“Patching” is the practice of updating Software without installing the whole system or application. Vendors of Software continually update their products to fix bugs and vulnerabilities. These fixes are provided as “patches”. Installing these fixes or patches enhances the protection levels in the system. Routine checks for vendor updates and implementing the same in a timely manner is a vital sign of the organization’s cyber defense.

An example of “patching” preventing a major data breach in an organization is the case of the“PrintNightmare” Print spooler vulnerability (CVE-2021-34527) in Microsoft Windows Server. Microsoft (the vendor) provided a patch. Organizations that installed the patch, prevented attacks that exploited this vulnerability. Thus, Patching refers to the mending a vulnerability in a software till a new release of software becomes available. Patching is a great way to seal up vulnerabilities before a major software update can be deployed. Software come and go but Patches are forever!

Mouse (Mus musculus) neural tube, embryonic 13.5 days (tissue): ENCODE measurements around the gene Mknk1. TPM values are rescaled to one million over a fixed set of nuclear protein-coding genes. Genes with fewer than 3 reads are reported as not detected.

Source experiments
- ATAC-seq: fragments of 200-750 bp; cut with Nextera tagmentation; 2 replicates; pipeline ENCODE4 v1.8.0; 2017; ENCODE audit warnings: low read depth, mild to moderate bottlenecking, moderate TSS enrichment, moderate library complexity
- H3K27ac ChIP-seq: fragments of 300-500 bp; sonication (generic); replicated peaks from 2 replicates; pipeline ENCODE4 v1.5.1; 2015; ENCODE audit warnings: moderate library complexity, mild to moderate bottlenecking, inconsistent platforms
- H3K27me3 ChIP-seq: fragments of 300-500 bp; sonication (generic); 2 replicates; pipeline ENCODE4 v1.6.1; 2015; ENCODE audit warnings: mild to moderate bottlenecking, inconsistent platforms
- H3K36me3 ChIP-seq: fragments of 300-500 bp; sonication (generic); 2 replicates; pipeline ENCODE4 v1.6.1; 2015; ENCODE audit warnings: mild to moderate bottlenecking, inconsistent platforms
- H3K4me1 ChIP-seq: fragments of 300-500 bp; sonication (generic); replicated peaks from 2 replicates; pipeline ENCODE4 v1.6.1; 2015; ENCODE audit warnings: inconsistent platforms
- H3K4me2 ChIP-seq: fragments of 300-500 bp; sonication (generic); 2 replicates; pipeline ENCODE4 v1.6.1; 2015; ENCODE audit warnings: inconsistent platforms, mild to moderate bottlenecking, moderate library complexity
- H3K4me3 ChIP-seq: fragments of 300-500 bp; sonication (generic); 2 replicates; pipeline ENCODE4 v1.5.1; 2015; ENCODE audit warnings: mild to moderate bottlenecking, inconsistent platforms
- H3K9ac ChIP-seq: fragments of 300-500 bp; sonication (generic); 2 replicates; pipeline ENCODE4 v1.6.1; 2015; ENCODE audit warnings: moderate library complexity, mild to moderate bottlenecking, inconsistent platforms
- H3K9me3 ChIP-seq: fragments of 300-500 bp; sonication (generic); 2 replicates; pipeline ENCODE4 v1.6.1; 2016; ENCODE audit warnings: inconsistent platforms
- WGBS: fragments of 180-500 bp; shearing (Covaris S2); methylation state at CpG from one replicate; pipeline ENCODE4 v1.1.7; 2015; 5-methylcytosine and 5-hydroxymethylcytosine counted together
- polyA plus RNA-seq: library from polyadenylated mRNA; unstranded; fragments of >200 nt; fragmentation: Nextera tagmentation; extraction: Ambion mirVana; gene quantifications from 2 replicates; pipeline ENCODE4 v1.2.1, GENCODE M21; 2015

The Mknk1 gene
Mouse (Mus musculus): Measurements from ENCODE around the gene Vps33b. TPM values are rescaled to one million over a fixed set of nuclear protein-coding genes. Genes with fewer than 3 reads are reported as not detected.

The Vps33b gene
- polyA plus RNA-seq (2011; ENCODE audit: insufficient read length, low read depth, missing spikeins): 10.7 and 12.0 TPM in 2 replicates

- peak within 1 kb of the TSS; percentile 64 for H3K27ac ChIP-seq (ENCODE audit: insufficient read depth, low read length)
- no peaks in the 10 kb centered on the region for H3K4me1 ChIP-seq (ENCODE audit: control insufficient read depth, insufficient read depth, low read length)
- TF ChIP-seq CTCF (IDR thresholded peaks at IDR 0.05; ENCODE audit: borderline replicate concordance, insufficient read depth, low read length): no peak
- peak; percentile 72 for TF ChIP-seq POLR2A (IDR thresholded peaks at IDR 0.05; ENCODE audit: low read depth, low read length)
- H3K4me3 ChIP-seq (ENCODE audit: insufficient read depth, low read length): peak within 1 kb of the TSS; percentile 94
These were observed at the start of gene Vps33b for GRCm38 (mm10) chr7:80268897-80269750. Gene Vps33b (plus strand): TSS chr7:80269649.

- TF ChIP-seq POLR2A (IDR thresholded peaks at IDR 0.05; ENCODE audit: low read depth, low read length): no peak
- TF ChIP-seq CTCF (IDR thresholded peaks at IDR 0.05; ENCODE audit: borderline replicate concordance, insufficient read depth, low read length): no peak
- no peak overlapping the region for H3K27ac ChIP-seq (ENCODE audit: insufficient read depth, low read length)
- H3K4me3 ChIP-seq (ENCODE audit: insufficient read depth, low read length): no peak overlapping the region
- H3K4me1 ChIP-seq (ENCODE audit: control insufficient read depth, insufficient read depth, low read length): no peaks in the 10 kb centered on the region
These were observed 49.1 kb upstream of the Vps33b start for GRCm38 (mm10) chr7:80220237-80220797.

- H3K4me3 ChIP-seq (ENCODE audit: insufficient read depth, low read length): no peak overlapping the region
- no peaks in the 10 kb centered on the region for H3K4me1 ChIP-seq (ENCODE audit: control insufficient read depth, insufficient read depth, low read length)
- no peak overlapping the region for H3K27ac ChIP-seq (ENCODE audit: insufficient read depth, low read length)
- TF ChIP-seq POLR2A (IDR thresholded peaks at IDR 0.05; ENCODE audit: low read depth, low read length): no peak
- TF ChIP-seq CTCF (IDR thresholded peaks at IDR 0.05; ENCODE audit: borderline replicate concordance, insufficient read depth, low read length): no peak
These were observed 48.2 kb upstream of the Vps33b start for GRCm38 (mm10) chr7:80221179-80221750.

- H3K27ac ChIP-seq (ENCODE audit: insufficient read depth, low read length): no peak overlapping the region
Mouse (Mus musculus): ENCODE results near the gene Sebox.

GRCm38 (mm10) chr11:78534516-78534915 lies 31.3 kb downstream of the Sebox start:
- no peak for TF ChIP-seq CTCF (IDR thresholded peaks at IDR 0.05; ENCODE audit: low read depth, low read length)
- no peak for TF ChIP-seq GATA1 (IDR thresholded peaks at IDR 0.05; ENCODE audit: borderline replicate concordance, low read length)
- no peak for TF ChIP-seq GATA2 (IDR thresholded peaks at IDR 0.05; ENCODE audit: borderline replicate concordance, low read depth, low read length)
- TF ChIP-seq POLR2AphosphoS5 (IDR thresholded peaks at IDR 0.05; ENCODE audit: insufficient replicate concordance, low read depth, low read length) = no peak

At Sam Analytic Solutions we empower users in client organizations by providing cybersecurity services that are aligned with clientbusiness goals and functions.

When it comes to cyber-attacks, every organization is constantly vulnerable. How do we check if our cyber defenses are in order? One way is to look for vital signs. This blog explores 3 vital signs for Cyber Defense. Like vital signs in medicine which indicate the conditions of the human body, the vital signs of “Cyber Hygiene”, “Anti-Malware”, and “Patching” indicate the security posture of an organization.

There are a lot of steps required for the process of cybersecurity but following steps regarding“Cyber Hygiene”, “Anti-Malware”, and “Patching” indicates that the organization takes cybersecurity seriously. These three practices are the “vital signs” of Cyber Defense.